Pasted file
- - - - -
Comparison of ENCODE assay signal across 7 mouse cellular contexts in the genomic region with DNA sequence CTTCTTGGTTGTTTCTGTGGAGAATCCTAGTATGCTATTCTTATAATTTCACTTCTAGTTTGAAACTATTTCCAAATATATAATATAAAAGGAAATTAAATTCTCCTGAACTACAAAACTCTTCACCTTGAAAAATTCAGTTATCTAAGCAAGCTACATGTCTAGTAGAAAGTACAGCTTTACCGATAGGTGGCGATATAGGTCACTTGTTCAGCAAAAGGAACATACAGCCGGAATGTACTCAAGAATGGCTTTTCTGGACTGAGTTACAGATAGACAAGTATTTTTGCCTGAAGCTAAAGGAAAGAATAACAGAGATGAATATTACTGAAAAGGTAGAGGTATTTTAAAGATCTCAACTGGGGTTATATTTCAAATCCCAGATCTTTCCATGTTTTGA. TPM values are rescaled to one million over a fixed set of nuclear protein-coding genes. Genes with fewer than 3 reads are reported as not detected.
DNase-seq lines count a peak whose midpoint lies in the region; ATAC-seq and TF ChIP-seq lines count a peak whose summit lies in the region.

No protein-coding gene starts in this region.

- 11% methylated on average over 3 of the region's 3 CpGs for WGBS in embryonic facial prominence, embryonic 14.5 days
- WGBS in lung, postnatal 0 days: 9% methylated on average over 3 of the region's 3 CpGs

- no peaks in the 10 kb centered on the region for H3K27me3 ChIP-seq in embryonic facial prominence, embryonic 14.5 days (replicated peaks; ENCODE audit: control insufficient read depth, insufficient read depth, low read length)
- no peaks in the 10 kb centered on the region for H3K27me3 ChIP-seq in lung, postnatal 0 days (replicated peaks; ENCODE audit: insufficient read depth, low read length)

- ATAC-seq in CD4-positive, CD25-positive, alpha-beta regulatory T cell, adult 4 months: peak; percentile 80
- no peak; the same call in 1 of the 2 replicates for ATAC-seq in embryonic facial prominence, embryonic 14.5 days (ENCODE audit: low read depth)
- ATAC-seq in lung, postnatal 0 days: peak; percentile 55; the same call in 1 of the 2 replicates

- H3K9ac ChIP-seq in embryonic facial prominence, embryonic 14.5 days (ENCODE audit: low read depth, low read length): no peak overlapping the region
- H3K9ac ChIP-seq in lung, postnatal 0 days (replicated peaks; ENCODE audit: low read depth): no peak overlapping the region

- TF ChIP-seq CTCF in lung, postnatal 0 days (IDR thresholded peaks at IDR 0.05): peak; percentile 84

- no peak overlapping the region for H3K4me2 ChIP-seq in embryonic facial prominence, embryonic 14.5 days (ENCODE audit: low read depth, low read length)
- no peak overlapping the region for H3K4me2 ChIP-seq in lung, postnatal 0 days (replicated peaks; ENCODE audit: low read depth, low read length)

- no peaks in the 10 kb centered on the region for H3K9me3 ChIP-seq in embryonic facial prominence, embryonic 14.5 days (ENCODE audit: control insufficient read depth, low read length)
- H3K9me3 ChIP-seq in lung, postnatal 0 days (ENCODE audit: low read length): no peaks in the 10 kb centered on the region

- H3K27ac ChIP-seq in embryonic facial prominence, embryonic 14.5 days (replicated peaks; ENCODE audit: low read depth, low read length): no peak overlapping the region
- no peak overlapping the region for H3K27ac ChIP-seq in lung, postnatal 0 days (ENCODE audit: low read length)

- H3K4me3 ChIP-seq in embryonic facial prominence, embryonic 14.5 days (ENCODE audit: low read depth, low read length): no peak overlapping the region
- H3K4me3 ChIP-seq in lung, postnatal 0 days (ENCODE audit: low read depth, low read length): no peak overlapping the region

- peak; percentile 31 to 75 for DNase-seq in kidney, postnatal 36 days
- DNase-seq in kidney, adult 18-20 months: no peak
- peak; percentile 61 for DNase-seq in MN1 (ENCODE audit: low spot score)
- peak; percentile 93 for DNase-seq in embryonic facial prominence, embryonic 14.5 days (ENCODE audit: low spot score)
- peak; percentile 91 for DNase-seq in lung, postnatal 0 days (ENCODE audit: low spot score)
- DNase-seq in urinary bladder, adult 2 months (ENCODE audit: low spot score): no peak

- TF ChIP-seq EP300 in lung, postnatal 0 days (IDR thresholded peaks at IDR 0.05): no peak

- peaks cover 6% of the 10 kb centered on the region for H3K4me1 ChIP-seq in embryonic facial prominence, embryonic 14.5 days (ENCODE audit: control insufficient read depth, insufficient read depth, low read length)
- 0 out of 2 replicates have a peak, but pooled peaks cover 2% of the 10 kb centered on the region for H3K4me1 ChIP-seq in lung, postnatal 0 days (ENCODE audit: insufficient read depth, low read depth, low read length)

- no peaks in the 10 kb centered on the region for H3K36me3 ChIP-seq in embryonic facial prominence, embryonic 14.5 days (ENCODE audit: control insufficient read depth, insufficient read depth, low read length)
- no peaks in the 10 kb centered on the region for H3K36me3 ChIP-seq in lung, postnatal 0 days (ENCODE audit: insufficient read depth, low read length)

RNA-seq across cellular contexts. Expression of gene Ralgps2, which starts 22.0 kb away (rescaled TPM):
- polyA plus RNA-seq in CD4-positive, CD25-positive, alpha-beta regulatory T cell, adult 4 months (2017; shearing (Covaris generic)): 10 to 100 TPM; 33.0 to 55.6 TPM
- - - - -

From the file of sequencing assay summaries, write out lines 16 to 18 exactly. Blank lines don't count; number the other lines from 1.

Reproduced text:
- no peaks in the 10 kb centered on the region for H3K9me3 ChIP-seq in embryonic facial prominence, embryonic 14.5 days (ENCODE audit: control insufficient read depth, low read length)
- H3K9me3 ChIP-seq in lung, postnatal 0 days (ENCODE audit: low read length): no peaks in the 10 kb centered on the region

- H3K27ac ChIP-seq in embryonic facial prominence, embryonic 14.5 days (replicated peaks; ENCODE audit: low read depth, low read length): no peak overlapping the region